The Specialist report by Rod Bulman of Phelamanga Projects delved into the responses to a questionnaire and lists 17 issues against which proposal are made. Here, these issues are listed first, and a subset of bullet points are collated from the comments submitted to the Ten Year Review of EIA and this process.
1. Assessment of each public participation process
The complaints about the conduct of public participation processes are valid in certain cases
2. Access to information
Access to information, reports, and the process itself is often problematic for I&APs.
The exploration of alternatives is often neglected.
o Inadequate exploration of alternatives leads to a poor understanding of the opportunity costs which go with an authorisation
4. Capacity building
Proposals are often presented in a manner that does not promote a clear understanding of the proposed development and the environmental implications.
There is a commonly held view that public participation is often undertaken by those with scientific expertise but without the required public participation skills.
o A lack of professional facilitation skills by those conducting the process
It is impossible to legislate for ethics, however it is possible to require adherence to a Code of Ethics.
o Doubt in the independence, ethics and conduct of the EAP
The independence of EAPs and public participation practitioners cannot be guaranteed by financial criteria only. The best way to improve independence is to make provision for peer review on demand.
A number of exclusionary practices have been mentioned. These are often unthinking and unconscious and have to be confronted. They include insensitive choice of
• language and technical terminology in documents such as BIDs, notices and advertisements,
• venues for meetings that are remote from places where I&APs live, times for meetings and events that clash with community timetables
o Barriers to access include language, format, volume, means of dissemination, complexity (ease of understanding)
o Meetings convened in languages, at times and in places which are insensitive to the affected community
o Means of communication not appropriate to the community profile
o Inadequate means of identifying and reaching communities, leaders, NGO, CBO, PBO and interest groups.
o Public participation fails to reach the youth, and they are a significant demographic and the part of society that will be impacted by decisions for the longest time
Meetings are often unproductive ways of achieving meaningful public participation.
o Meetings are not tailored to be productive and to achieve meaningful public participation
Some of the shortcomings in the methodology followed in current public participation processes stems from a lack of understanding of the nature of the affected communities.
o Lack of objectivity in reporting / too much emphasis on the proponent’s needs
o The process fails to ensure fair and sufficient engagement
o The requirement for public participation in strategic tools is inadequately defined and applied.
o The quality of the process is not assessed and there is no effective recourse when the process is poor
o The engagement has no lifespan beyond authorisation; the public live with the impacts during and after and a platform for continued engagement is required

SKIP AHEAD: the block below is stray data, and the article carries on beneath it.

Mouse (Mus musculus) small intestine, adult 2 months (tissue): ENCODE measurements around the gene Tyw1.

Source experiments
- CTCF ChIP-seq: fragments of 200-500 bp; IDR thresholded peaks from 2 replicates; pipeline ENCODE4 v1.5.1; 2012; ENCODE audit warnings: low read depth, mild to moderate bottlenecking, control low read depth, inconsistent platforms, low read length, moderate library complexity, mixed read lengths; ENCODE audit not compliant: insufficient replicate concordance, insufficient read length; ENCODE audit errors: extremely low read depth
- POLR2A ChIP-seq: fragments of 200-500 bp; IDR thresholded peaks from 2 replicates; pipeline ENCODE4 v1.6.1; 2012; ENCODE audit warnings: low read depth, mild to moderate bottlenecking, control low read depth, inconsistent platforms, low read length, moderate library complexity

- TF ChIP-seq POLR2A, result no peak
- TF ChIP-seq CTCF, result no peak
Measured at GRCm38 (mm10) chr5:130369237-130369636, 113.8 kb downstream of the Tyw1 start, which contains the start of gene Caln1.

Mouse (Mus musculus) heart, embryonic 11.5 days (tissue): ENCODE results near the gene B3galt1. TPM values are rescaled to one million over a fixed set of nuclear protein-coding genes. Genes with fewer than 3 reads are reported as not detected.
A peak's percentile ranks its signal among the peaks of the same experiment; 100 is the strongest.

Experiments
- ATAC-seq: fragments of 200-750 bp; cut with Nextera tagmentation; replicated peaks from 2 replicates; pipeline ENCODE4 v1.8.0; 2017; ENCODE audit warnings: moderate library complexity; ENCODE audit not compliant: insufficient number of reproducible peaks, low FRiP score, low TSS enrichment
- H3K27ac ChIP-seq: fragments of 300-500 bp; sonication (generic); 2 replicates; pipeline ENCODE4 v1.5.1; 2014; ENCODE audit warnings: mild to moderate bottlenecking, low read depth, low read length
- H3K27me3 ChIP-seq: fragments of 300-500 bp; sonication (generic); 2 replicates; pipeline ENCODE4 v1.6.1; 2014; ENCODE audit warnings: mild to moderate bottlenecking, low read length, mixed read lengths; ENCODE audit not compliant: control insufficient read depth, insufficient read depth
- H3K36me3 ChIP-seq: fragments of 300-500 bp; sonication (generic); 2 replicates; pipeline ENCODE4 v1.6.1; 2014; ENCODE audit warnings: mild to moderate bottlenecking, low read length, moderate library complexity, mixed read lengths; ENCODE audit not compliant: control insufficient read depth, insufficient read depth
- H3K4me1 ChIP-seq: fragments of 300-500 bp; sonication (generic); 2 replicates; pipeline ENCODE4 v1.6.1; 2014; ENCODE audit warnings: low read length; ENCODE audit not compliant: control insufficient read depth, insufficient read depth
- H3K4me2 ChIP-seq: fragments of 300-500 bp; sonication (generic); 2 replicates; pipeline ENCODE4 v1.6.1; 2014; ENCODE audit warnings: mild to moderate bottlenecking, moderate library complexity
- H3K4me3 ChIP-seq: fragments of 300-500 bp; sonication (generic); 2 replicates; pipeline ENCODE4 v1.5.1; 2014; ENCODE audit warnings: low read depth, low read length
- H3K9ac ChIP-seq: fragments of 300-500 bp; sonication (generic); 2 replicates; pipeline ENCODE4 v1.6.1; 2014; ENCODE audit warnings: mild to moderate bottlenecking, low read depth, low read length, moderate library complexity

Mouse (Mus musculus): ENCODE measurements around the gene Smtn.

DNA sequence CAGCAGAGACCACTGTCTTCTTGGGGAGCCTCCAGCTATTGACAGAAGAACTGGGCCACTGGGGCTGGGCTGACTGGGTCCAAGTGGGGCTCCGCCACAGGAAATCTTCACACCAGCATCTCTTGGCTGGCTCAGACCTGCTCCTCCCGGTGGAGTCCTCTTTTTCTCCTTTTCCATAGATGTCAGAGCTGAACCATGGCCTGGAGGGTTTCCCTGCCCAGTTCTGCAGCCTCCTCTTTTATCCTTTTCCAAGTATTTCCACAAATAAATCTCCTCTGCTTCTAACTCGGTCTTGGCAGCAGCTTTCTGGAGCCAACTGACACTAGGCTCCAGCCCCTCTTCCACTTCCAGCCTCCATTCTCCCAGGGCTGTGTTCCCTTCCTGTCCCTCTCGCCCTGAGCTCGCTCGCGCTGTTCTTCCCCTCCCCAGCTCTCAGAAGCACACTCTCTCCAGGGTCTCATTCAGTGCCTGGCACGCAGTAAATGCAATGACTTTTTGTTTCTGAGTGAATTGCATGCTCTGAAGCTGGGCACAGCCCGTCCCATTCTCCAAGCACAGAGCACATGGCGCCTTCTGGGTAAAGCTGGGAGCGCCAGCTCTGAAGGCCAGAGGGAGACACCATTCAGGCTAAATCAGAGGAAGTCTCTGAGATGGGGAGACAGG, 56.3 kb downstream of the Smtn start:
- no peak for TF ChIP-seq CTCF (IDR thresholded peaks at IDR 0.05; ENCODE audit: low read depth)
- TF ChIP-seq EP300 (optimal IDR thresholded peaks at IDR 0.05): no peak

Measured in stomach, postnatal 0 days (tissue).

o Professional findings and opinions are not adequately integrated into decision making
o Consultation and communication between departments and spheres of governments is inadequate and not transparent
o The public is not adequately informed of the probable and potential impact on the environment, nor are the implications of those impacts given context which are relevant to them (vs the proponent/development)
Mediation and alternative conflict resolution mechanisms could possibly be used, especially in situations where feelings are running high.
The use of mediation and conciliation is provided for in NEMA S 17.
However it is important that these techniques are not used in an attempt to mask flaws in the process or the proposed development. Neither should they be used to “sell” a particular development to the community.
o The process is open to abuse, and conflict resolution or mediation is not effectively used
12. Notification and communication
The often erratic and apparently selective methods of communication are often troublesome.
There is a perception that the practice of public participation is not governed by any principles
o The purpose and principles of public participation are misunderstood / misrepresented
14. Public participation specialist
Public participation is becoming increasingly problematic for all concerned.
o I&APs suffer from participation fatigue, community resources are stretched thin, and there is little consideration for parallel demands on the community resources
o Proponents experience the process as dragged out and used as a platform for unrelated issues.
15. Regulator competence
There is no quick fix for the shortage of capacity in the environmental departments in all three spheres of government. However the recommendations regarding competence and ethics outlined above are equally applicable to government officials.
16. Time frames and timing
There is confusion over the time periods to be observed particularly by I&APs, EAPs and proponents.
o Timeframes are not transparent, especially when there are delays (largely a communication problem)
17. Screening and flexibility
The issue of screening and flexibility is an issue that requires a great deal more discussion and investigation.